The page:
05/03/2007 11:00PM

OBS sale falls short of record '06 numbers


The 2007 Ocala Breeders' Sales spring sale of 2-year-olds in training, April 24-27, was going against last year's record numbers. When this year's numbers were tallied, they were off the '06 average price by a little over 11 percent - $28,878 versus $32,494 - but the median price of $17,000 remained the same.

The sale's leading buyer was Thomas Clark Bloodstock, representing the Korean Racing Association. The agency bought a total of 44 lots and spent $581,700 for the Koreans, who have become annual shoppers at this auction. The sale's leading consignors were M & H Training and Sales, which sold 55 lots for $1.5 million. Eisaman Thoroughbreds, last year's leading consignor, sold 34 lots for $1.4 million, Shadybrook Farm sold 19 for $1.1 million, and Ocala Stud sold 33 for $1 million.

The sale's highest-priced colt, Hip No. 1370, a son of Trippi-Unbridled Bliss, by Unbridled, was consigned by Ocala Stud and went to E. Paul Robsham for $410,000. The highest-priced filly, Hip No. 1230, was sold for $300,000. She is a daughter of Stormy Atlantic-Southern Musical, by Southern Halo, and was sold by Constanzo Sales going to Zayat Stables.

The scenario for the April sale was pretty much the same as it has been for all the major 2-year-old sales this year. Those horses with athletic charisma who looked and acted the part under tack had no trouble attracting bidding. For those lacking one or the other or both, the market was unforgiving. Consequently, the buyback rate of 32.7 percent was up from last year's 23.3 percent.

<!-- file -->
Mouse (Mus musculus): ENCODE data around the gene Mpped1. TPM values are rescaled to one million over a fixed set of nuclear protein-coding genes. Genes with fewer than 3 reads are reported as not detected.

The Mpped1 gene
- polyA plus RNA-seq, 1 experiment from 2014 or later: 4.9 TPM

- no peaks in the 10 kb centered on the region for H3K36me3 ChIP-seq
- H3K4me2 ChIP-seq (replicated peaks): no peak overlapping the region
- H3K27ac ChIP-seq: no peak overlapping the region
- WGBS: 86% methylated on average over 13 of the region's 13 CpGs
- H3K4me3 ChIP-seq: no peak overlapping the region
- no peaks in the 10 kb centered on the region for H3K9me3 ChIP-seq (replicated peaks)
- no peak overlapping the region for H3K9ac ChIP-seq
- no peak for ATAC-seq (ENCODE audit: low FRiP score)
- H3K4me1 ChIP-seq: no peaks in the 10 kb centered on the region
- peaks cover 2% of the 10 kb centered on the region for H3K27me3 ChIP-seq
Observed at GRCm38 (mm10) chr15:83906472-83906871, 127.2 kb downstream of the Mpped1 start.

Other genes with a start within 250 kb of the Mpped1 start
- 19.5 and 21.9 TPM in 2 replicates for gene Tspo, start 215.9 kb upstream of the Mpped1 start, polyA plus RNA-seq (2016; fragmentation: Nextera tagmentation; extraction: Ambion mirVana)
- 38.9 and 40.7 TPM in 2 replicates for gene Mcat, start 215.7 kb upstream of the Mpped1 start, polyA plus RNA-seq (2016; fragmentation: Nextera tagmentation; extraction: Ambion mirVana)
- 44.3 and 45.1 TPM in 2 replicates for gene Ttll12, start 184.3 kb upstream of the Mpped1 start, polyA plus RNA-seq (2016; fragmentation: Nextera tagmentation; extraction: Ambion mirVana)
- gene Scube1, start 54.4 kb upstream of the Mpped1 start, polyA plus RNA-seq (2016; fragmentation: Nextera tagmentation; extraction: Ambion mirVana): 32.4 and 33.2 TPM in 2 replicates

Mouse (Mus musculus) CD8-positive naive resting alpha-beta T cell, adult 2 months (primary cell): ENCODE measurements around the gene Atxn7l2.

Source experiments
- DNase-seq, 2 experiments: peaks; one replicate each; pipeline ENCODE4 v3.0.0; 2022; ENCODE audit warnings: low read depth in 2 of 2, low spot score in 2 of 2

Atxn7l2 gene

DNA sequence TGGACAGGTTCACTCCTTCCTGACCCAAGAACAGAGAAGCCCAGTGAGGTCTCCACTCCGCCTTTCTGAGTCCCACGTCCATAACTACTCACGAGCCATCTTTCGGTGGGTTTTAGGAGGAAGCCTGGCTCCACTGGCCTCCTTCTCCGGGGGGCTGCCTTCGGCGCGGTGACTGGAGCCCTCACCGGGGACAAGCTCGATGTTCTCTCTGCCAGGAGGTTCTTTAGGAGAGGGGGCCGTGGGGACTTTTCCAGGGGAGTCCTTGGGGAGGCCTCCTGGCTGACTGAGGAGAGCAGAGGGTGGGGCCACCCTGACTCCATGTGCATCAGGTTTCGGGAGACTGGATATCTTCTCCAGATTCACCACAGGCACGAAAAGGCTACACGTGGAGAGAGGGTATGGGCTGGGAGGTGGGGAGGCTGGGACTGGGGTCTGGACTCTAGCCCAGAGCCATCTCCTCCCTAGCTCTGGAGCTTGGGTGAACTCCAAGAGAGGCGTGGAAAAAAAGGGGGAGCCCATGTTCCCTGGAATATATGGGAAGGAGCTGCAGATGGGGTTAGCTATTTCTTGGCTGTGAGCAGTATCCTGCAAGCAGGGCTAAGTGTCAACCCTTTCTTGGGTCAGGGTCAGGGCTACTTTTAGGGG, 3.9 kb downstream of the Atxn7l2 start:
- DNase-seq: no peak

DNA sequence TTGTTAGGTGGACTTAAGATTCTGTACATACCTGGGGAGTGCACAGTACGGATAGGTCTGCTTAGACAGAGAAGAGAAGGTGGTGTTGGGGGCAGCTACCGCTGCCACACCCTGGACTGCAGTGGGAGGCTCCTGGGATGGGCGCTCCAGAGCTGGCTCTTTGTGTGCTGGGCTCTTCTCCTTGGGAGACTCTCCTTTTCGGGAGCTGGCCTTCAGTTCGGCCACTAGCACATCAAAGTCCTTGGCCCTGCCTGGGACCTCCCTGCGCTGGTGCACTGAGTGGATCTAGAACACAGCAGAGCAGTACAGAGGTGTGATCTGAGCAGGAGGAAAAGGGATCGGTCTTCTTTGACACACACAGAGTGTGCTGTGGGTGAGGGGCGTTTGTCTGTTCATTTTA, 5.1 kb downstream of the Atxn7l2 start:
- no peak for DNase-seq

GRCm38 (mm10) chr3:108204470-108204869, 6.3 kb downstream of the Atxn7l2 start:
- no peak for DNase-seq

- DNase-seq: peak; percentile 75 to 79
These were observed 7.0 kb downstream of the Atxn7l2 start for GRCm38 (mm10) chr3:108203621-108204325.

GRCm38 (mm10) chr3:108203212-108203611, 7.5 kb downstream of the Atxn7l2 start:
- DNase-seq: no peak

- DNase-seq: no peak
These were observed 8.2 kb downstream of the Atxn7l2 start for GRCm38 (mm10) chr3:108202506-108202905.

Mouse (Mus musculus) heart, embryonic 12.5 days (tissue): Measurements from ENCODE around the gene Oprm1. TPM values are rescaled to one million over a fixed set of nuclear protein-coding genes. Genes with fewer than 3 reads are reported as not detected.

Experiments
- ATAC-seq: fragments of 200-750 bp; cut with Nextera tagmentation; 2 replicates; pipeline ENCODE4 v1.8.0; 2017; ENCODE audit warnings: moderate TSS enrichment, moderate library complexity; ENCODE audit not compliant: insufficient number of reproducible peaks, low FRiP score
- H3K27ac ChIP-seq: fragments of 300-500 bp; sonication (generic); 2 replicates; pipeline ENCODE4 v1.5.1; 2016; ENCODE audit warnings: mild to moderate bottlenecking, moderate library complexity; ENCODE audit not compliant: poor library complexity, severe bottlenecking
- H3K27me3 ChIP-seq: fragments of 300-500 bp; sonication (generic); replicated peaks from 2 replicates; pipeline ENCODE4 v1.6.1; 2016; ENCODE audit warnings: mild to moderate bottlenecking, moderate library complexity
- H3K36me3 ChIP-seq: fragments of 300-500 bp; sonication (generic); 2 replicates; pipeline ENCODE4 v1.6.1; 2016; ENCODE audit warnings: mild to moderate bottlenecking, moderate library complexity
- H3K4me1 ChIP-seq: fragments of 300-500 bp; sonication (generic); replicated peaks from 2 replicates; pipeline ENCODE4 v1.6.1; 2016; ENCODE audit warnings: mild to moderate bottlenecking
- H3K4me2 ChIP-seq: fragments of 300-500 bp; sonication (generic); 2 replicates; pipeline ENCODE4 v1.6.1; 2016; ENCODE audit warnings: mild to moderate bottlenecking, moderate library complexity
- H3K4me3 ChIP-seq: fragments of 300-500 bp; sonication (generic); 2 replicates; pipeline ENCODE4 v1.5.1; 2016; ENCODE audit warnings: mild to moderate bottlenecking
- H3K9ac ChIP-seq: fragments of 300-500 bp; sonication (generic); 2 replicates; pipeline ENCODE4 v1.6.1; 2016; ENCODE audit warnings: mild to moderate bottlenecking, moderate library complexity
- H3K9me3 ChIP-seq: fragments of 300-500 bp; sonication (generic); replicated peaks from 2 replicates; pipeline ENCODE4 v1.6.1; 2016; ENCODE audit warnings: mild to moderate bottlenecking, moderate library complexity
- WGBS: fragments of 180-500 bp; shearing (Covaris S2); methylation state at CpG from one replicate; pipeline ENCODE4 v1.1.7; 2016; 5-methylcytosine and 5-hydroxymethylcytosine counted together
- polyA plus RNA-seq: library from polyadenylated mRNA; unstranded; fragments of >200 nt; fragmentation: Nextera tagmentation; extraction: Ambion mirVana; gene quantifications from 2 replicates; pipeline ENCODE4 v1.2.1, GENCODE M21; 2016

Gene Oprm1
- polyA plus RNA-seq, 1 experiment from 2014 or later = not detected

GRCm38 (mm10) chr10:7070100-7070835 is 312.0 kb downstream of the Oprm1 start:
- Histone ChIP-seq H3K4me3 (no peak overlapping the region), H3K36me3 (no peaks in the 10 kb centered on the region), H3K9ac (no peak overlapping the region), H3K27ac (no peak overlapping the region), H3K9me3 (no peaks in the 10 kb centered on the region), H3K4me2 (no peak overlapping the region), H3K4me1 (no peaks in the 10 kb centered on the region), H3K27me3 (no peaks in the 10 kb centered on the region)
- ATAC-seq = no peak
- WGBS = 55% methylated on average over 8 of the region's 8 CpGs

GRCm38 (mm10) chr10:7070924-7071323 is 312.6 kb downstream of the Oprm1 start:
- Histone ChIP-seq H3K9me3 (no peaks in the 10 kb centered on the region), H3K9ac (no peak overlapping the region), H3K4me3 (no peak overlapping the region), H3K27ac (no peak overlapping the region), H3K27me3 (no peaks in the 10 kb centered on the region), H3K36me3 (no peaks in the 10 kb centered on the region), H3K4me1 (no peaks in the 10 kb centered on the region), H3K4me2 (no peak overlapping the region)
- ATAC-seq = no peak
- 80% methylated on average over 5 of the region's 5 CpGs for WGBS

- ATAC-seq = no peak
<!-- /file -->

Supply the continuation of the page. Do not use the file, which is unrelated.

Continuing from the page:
Long run nearly over for Sherman

Mike Sherman made his final rounds at the spring sale. His purpose was to say good-bye to all those he knew and did business with when he was operating Farnsworth Farms.

"I've been a member of the Ocala Thoroughbred community for 44 years, and there are so many memories," he said.

The original Farnsworth Farms was founded in 1962 by Mike's father, the late Issie Sherman. The Boston entrepreneur was a business associate of Lou Wolfson. Wolfson's thousand-acre Harbor View Farm in Ocala was a going concern by 1961 and it was Wolfson who entreated the senior Sherman to go into the commercial end of the Thoroughbred business.

Mike Sherman, representing the Sherman family, which includes his sister Dayle Silver and the family children, operated the business until the farm was sold in June of '06 to Robert Miller of Main Street Management. The sale included the 427 acres, facilities, and the Farnsworth Farms name.

Sherman has a stable of 20 horses at Calder Race Course. "When they are gone, so will I," he said.

When asked what his next endeavor might be, Sherman said that he was back in college at Florida International University. "I'm the only gray-head in my classes," he said.

Sherman graduated from Maine's Bowdoin College half a century ago. "We were just beginning the war in Vietnam then, and the draft was on, so there are a lot of courses I never got around to taking," he said. "Now I can."

When he asked about the future of Farnsworth Farms, Sherman said that the last he knew the farm was being developed into a state-of-the-art Thoroughbred rehabilitation center. And, that there will undoubtedly be real estate development but the plan was an ongoing work in progress.

When asked if his decision to exit the Thoroughbred world was irrevocable, Sherman replied, "I had my run, it was a great run, none of the family's younger generations are interested, and so it's time to move on."